I just received my copy of Religion and Place: landscape, politics, piety put out by Springer and set for a 2013 release date.  It’s edited by my friends, Peter Hopkins (Newcastle University, Geography), Lily Kong (National University of Singapore, Geography), and Betsy Olson (University of North Carolina–Chapel Hill, Geography), and it’s got a great line-up of geographers of religion contributing in its various chapters, including Banu Gokariksel, Anna Secor, Sarah Moser, Nimrod Luz, Lynn Staeheli, Caroline Nagel, Barbara Bompani, Giselle Vincett, David Conradson, and Julian Holloway.

My supervisor, David Ley (University of British Columbia, Geography), and I co-authored a chapter entitled Homo religiosus? Religion and immigrant subjectivities” based on Ley’s 2010 lecture for the Association of American Geographers’ Geography of Religions and Belief Systems annual lecture series.  I contributed a great deal of citations to make the chapter relevant to theology and religious studies (fields that Lily Kong [2010] has been pushing us to get involved in) as well as some empirical material on Chinese Canadian evangelicals, especially from my 2011 article on a Cantonese Christian congregation published in Population, Space, and Place.  Our chapter suggests that while there has been a great deal of interest in the relationship between religion and migration, little has been done from within the theological frameworks of religious migrant practitioners themselves. We attempt a thought-experiment with transnational Chinese migrants to Vancouver who attend Christian churches to examine their religious practices from an explicitly theological perspective.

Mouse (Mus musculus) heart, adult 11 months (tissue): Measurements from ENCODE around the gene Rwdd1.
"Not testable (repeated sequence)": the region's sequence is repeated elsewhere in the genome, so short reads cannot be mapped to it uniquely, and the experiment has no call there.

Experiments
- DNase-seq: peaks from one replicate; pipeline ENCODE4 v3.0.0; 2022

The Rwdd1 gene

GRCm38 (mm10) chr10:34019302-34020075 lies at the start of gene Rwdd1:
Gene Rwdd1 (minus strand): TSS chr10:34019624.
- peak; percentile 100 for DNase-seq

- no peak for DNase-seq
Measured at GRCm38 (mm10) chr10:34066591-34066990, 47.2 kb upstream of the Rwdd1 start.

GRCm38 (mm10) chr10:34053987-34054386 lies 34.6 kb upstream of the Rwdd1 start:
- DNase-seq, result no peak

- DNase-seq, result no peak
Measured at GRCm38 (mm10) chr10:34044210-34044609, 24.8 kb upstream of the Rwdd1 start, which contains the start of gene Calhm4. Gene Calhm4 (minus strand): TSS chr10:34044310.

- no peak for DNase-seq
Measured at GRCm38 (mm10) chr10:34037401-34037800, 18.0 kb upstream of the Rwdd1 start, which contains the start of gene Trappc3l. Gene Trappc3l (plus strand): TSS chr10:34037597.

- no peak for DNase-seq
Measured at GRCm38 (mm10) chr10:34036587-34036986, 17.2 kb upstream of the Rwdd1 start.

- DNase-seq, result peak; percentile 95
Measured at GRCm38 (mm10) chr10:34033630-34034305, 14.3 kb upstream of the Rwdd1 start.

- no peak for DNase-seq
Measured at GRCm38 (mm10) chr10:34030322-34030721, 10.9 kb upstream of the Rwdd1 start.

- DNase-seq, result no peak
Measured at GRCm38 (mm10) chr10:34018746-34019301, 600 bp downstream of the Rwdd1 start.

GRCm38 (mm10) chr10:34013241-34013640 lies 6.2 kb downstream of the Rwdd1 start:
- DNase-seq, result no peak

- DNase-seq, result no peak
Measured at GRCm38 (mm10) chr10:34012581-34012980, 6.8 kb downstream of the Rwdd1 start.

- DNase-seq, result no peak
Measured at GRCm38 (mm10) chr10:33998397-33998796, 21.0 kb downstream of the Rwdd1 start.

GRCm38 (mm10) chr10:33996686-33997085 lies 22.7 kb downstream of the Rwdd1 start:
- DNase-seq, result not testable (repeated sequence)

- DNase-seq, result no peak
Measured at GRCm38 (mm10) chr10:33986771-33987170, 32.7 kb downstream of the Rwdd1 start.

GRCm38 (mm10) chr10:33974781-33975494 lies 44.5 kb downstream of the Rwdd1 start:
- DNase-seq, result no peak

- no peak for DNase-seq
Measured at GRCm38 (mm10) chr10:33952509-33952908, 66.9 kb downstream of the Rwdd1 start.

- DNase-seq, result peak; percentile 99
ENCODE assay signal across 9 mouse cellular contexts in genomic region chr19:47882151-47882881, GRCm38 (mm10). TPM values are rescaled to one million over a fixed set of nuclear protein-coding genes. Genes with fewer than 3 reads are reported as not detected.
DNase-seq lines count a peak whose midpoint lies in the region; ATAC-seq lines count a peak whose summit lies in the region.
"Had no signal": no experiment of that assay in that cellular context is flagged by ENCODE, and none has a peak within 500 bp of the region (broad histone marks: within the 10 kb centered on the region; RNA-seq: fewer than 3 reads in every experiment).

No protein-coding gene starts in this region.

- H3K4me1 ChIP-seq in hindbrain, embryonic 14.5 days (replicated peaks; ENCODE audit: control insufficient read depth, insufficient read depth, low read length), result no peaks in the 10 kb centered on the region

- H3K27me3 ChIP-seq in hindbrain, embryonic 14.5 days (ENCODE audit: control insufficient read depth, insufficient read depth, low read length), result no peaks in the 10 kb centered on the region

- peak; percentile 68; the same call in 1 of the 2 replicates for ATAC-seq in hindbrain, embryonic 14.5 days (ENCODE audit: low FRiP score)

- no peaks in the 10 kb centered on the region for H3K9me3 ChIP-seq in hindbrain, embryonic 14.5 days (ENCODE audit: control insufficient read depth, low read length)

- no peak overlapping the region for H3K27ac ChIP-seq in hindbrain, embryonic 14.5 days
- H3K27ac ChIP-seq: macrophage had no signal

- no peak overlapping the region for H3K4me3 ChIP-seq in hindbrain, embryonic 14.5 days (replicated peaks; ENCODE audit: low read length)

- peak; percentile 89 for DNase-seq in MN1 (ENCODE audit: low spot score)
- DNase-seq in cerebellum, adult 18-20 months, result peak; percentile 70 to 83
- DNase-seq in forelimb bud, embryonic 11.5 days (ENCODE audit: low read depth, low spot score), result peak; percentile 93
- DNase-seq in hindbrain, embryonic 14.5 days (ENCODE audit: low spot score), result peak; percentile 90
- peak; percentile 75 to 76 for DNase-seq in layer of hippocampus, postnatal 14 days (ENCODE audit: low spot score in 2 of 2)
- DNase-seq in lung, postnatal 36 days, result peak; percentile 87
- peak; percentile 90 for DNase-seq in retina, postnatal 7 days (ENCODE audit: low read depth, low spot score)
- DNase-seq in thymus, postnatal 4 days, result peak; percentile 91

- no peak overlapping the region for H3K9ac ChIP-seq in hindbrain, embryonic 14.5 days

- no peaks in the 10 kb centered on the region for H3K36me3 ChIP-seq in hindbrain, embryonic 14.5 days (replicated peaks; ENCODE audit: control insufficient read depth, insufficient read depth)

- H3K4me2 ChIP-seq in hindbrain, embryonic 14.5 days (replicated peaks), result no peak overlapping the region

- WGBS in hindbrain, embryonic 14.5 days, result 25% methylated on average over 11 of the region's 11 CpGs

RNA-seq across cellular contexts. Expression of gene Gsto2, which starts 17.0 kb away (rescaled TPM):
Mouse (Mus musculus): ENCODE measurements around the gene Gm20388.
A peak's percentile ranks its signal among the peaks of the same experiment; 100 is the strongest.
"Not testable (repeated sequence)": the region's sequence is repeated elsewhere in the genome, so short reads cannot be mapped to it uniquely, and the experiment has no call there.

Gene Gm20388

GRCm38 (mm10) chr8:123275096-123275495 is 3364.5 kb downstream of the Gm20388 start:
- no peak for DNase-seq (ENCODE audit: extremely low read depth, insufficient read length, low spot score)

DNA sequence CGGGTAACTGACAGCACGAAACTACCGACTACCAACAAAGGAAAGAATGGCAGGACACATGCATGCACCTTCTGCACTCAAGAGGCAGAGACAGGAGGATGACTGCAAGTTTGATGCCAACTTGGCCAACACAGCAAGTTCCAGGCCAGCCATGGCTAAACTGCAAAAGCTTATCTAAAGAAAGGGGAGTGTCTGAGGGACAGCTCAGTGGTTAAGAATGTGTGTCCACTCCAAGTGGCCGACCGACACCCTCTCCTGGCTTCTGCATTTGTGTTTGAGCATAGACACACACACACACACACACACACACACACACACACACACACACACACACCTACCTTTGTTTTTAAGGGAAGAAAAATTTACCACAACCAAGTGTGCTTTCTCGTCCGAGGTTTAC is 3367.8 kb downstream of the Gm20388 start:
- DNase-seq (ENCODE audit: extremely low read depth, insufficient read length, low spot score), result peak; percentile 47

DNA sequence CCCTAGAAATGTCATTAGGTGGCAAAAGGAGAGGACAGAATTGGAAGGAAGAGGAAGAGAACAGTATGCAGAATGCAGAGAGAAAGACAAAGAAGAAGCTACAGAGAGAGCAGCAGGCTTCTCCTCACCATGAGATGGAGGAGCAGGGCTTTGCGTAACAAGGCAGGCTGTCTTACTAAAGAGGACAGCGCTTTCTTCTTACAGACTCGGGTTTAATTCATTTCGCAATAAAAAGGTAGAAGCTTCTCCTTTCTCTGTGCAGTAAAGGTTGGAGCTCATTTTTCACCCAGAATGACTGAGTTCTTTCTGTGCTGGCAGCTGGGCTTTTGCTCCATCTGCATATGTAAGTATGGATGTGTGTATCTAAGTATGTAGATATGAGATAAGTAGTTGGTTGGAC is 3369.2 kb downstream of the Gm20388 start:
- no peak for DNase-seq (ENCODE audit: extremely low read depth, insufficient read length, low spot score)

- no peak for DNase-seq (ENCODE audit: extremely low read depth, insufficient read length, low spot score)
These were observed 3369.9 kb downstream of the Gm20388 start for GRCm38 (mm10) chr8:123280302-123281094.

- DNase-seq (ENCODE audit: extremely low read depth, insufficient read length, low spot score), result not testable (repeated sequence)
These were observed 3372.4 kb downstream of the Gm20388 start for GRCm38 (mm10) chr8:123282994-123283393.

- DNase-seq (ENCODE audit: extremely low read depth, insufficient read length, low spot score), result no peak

One of the innovative elements of this book is its explicit openness to doing social science of religion from within theological frameworks, as can also be seen from Julian Holloway’s chapter.  To me, this raises questions about how human geographers do religious studies similarly and differently from their social science counterparts in sociology and anthropology.  The editors and the contributors are very excited about the release of this book, as it signals a growing interest within human geography in religion and the growing significance of various approaches to religious studies in the social sciences more generally.

Guest Lecture: Asia-Pacific Transnationalisms and Urban Geography

Tonight I am giving a guest lecture on Asia-Pacific transnational migrations and urban geography in a course on urban geography (Geography 350) at the University of British Columbia at Vancouver taught by my friend, Nicholas Lynch. I’ll be discussing transnational urbanisms, the feminization of migrant labour, Chinese transnationalisms and alternate Asian modernities, and the desire for global cities in the Asia-Pacific.  Of course, I have a plug on religion, migration, and the city toward the end as well.